With the mind you will not be able to conceive of how enlightenment is sudden, how you will disappear and something new will be there which you had never known before. But don’t try to understand through mind. Rather, practice something which will make you more and more hot.

Rather, try to attain some fire which will make you more and more hot. And then one day suddenly you will know that the old has disappeared; the water is no more. This is a new phenomenon. You have evaporated, and everything has changed totally.

Water was always flowing downwards, and after evaporation the new phenomenon is rising upwards.

The whole law has changed. You have heard about one law, Newton’s law of gravity, which says that the earth attracts everything downwards. But the law of gravity is only one law. There is another law. You may not have heard about it because science has yet to uncover it, but yoga and tantra have known it for centuries. They call it levitation. Gravity is the pull downwards and levitation is the pull upwards.

The story of how the law of gravity was discovered is well known. Newton was sitting under a tree, under an apple tree, and then one apple fell down. Because of this he started thinking, and he felt that something is pulling the apple downwards. Tantra and yoga ask, “How did the apple reach upwards in the first place? How?” That must be explained first – how the apple reached the upward position, how the tree is growing upwards. The apple was not there; it was hidden in a seed, and then the apple traveled the whole journey. It reached the upward position and only then did it fall down. So gravity is a secondary law. Levitation was there first. Something was pulling the apple upwards. What is that?

In life we easily know gravity because we are all pulled downwards. The water flows downwards; it is under the law of gravity. When it evaporates, suddenly the law also evaporated. Now it is under levitation, it rises upwards.

Ignorance is under the law of gravity: you always move downwards, and whatsoever you do makes no difference. You have to move downwards. In every way you will have to move downwards, and struggle alone will not be of much help unless you enter a different law – the law of levitation. That is what samadhi is – the door for levitation. Once you evaporate, once you are no more water, everything changes. It is not that now you can control: there is no need to control, you simply cannot flow downwards now. As it was impossible before to rise upwards, now it is impossible to flow downwards.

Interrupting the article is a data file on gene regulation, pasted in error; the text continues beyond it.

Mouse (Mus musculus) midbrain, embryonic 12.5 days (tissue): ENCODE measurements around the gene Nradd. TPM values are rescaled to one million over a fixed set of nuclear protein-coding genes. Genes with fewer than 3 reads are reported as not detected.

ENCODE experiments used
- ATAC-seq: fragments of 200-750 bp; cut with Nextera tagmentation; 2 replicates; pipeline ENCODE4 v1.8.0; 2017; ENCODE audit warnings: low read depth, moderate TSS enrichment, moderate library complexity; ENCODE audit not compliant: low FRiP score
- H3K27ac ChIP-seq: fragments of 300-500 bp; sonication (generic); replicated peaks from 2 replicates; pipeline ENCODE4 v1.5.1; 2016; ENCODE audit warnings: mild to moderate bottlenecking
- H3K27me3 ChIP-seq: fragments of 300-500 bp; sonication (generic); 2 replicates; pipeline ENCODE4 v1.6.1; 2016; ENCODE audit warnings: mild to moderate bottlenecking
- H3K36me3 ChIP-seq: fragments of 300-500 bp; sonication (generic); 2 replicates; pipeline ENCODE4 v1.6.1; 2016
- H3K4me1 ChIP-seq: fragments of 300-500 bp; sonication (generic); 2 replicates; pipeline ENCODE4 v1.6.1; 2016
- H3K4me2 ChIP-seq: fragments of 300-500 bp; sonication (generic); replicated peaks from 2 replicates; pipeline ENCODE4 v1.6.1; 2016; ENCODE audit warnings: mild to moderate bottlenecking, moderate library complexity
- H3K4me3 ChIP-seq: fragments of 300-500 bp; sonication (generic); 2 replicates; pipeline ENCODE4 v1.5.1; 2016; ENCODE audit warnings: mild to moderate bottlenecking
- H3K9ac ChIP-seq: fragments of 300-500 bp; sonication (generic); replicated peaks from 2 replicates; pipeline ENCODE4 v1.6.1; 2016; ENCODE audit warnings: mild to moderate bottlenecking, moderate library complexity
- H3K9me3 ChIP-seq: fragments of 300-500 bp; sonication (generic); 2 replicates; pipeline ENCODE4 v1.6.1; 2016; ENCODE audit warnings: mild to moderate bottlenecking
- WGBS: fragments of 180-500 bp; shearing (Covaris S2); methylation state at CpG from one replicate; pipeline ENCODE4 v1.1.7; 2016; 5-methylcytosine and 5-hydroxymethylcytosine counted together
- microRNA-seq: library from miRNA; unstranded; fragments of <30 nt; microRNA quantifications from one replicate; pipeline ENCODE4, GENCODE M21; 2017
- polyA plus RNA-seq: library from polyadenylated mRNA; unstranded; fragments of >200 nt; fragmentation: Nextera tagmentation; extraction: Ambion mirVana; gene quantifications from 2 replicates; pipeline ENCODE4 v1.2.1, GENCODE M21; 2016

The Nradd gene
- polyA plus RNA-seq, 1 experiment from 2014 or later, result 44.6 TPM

It is not that a buddha tries to be non-violent; he cannot do otherwise. It is not that he tries to be loving; he cannot do otherwise. He has to be loving. That is not a choice, not an effort, not any cultivated virtue, it is simply that now this is the law: he rises upwards. Hate is under the law of gravity; love is under levitation.

This sudden transformation doesn’t mean that you are not to do anything and that you are simply to wait for the sudden transformation. Then it will never come. This is the puzzle. When I say – or someone else says – that enlightenment is sudden; we think that if it is sudden nothing can be done that we must simply wait. When it will happen, it will happen, so what can one do? If it is gradual you can do something.

But I say to you that it is not gradual, and yet you can do something. And you have to do something, but that something will not bring you enlightenment. That something will bring you near the phenomenon of enlightenment. That something will make you open for the phenomenon of enlightenment to happen. So enlightenment cannot be an outcome of your efforts; it is not. Through your efforts you simply become available for the higher law of levitation. Your availability will come through your effort, not enlightenment. You will become open, you will become non-resistant, you will become cooperative for the higher law to work. And once you are cooperative and non-resistant, the higher law starts functioning. Your efforts will yield you; your efforts will make you more receptive.

It is just like this: you are sitting in your room with closed doors. The sun is outside, but you are in darkness. You cannot do anything to bring the sun in, but if you simply open the doors your room becomes available. You cannot bring the sun in, but you can block it out. If you open your doors, the sun will enter, the waves will come; the light will come into the room.

You are not really bringing the light; you are simply removing the hindrance. The light comes by itself. Understand it deeply: you cannot do anything to reach enlightenment, but you are doing many things to hinder it – to hinder it from reaching to you. You are creating many barriers, so you can only do something negatively: you can throw the barriers; you can open the doors. The moment the doors are open, the rays will enter, the light will touch you and transform you.

All effort in this sense is to destroy the barriers, not to attain enlightenment. All effort is negative. It is just like medicine. The medicine cannot give you health; it can only destroy your diseases. Once the diseases are not there, health happens; you become available. If diseases are there, health cannot happen.